It is really getting old to hear liberal politicians and pundits complaining about conservative media as being destructive, as if the country would be better off returning to the halcyon days of the monolithic liberal media.
That seems to be the view of Robert F. Kennedy Jr., who complained about "the right-wing control of the American media, particularly starting with Fox News." During a discussion on HuffPost Live, Kennedy said, "Ninety-five percent of talk radio in our country is right-wing ... so a whole section of our country that's what they're hearing."
"Twenty-two percent of Americans," continued Kennedy, "say their primary news source is Fox News. It's divided our country in a way that we haven't been divided probably since the Civil War, and it's empowered these large corporations to get certain kinds of politicians and ideologues who are in the United States Congress elected -- the tea party ideologues who control the Republican Party."
Admittedly, many conservatives complain about the liberal media, but that's because they hold themselves out as unbiased journalists when their reporting is flagrantly slanted in favor of Democrats.
Their bias is obvious in their selection of news stories, in their presentation of those stories, and in the contrasting treatment they accord politicians and policies of the respective political parties.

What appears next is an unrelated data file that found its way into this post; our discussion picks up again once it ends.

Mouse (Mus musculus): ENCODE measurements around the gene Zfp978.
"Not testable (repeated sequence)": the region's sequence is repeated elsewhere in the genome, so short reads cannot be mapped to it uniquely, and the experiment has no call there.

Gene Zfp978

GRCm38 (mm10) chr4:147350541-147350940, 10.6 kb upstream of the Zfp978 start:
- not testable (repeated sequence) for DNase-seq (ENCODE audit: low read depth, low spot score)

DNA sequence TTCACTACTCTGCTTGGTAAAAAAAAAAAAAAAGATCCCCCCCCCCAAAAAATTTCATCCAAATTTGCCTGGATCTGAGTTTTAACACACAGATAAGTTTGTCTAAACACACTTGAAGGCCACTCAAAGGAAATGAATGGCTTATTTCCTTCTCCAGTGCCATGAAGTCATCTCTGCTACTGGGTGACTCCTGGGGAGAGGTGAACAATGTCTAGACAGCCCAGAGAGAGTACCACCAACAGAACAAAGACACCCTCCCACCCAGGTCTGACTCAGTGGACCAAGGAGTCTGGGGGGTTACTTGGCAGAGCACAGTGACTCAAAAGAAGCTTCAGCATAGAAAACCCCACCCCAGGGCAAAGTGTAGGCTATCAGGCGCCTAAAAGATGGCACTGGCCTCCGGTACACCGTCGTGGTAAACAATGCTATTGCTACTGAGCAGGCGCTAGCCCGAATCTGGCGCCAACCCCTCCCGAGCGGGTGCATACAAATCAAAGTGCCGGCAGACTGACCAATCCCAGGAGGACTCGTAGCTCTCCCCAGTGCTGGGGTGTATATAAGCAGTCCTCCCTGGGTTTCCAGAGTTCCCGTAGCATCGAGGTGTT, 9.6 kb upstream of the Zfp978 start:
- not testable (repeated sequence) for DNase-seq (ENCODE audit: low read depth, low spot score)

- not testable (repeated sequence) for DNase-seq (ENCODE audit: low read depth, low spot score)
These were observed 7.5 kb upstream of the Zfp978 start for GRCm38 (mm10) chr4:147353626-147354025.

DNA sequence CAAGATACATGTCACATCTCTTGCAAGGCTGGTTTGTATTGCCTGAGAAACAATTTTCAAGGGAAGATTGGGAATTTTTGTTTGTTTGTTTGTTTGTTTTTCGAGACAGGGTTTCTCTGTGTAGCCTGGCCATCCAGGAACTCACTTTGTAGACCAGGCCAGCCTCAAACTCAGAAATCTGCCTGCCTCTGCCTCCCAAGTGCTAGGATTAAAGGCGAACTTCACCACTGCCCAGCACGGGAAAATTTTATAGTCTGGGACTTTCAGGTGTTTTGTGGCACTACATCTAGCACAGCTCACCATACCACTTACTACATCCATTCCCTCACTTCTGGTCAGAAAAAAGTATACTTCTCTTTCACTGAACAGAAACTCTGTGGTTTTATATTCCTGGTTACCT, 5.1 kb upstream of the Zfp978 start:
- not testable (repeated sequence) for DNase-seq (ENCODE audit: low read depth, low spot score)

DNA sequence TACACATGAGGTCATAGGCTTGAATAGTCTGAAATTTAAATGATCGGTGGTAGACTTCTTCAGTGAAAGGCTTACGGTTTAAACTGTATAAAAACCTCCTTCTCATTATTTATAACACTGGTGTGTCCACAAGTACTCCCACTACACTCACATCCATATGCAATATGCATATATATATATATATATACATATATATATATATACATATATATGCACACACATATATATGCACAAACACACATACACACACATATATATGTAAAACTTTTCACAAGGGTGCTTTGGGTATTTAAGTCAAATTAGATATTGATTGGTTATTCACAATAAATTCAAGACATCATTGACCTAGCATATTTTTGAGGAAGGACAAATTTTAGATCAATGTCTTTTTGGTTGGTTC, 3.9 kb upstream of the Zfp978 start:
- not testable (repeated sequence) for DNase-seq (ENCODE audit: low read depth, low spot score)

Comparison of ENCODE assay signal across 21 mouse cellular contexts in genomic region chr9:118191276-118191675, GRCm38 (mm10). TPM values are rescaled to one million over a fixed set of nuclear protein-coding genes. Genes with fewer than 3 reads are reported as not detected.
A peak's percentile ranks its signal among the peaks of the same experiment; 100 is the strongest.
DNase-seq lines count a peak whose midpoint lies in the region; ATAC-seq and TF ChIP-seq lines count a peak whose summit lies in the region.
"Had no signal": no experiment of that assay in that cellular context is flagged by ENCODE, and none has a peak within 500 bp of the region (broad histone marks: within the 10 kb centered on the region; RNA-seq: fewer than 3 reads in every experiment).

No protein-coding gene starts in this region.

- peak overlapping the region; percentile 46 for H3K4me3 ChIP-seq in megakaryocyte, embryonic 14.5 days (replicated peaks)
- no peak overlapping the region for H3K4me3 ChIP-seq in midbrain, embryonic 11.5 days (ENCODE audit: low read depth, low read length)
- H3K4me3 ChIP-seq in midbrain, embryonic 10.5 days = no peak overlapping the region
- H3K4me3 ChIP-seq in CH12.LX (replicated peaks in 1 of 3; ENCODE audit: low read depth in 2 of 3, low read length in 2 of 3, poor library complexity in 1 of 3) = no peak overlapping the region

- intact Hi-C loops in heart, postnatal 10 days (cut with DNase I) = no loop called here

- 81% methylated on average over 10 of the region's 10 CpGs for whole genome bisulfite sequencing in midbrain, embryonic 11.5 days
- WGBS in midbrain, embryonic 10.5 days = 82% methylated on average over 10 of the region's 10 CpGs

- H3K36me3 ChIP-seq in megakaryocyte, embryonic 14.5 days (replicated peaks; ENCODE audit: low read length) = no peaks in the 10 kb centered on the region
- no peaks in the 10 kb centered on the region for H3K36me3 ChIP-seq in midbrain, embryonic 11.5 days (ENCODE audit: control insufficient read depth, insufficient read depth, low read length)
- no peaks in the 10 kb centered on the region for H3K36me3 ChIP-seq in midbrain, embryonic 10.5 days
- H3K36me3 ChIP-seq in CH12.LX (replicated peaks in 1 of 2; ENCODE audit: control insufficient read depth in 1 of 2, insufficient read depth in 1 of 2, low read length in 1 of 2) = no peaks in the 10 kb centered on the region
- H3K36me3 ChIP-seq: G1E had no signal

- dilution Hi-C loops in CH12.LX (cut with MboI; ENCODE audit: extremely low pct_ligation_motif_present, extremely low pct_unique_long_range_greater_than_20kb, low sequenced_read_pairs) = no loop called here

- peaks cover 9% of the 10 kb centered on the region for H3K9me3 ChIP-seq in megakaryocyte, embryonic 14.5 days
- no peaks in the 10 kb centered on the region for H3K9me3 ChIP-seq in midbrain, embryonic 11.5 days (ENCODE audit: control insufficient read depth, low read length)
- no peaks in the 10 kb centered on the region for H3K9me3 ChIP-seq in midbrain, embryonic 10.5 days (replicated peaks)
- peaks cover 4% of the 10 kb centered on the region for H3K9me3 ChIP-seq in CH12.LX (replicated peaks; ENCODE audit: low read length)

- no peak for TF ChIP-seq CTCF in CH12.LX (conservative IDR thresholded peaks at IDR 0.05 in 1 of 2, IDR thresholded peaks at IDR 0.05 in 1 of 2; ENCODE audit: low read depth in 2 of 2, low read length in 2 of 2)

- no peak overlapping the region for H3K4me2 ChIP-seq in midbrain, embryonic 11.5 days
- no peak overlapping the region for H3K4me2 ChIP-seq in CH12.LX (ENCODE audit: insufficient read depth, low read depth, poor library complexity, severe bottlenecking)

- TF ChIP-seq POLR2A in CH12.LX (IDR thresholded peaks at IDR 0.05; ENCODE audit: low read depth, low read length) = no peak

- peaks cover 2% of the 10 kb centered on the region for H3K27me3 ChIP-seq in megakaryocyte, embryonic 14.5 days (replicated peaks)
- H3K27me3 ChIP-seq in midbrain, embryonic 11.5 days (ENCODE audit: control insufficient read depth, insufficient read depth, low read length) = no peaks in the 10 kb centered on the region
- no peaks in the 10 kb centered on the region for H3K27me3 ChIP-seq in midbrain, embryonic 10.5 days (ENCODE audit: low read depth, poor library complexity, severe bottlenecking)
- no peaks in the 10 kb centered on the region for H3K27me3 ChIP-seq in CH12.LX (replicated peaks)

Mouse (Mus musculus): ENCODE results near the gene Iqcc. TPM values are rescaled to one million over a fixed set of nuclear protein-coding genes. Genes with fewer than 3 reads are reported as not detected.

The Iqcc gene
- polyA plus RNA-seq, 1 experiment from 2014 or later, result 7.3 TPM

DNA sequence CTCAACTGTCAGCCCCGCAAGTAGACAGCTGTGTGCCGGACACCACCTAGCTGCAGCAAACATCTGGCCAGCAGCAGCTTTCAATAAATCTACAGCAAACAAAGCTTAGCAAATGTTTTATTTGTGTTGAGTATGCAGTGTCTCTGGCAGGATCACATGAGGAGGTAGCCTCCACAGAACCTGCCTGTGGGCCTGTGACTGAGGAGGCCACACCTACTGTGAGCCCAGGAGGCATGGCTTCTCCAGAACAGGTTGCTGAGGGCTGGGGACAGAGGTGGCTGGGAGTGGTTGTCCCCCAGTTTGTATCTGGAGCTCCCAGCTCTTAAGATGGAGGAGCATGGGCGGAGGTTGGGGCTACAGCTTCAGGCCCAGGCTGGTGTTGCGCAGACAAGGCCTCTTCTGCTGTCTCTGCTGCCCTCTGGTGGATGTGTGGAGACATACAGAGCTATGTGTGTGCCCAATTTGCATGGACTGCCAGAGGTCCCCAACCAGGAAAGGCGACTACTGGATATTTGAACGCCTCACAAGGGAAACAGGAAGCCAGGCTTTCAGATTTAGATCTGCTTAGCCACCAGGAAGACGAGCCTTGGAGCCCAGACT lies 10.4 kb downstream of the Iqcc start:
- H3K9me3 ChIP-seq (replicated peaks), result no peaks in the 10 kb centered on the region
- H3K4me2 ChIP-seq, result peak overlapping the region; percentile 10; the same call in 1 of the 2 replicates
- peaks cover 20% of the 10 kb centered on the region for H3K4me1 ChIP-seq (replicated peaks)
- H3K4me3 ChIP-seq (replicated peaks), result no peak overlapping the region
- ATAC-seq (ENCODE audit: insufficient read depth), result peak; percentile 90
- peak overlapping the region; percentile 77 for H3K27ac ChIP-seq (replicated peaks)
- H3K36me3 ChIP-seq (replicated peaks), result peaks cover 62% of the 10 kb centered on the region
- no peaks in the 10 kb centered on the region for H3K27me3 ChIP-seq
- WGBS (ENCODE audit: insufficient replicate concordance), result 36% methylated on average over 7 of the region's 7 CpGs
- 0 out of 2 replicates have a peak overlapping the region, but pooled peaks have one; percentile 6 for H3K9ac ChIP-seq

Conservative radio talkers generally don't hold themselves out as unbiased journalists but as commentators, and they have every right to voice their opinions.
Fox News portrays itself as "fair and balanced," and while many of its hosts are conservative, a fair number are liberal, and even on their commentary shows, they almost always have liberal representatives present the left's position on issues they're debating. Often, this is not the case with liberal networks.
But Kennedy's worst error isn't in painting conservative talk radio and Fox News as unfairly biased while ignoring their far guiltier counterparts on the left. It's in scapegoating conservative media for the divisiveness in this nation.
The nation is divided because half the country subscribes to one worldview and the other half to an opposite one. Perhaps it seems more divided than it used to because the liberal media no longer have a monopoly and the emergence of a robust alternative media has given conservatives a consistent public voice. It's understandable that after enjoying decades of free rein, liberals are frustrated at having their views challenged daily on the public airways, but it's healthy for the republic that leftist politicians are now scrutinized, as well.
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